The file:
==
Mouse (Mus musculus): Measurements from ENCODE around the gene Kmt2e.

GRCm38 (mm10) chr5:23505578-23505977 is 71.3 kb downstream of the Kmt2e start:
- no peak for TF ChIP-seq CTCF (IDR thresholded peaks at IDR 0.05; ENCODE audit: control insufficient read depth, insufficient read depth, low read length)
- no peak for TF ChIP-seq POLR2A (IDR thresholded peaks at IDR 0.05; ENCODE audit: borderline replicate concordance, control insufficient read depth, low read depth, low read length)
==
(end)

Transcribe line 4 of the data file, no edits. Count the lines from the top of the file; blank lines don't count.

- no peak for TF ChIP-seq POLR2A (IDR thresholded peaks at IDR 0.05; ENCODE audit: borderline replicate concordance, control insufficient read depth, low read depth, low read length)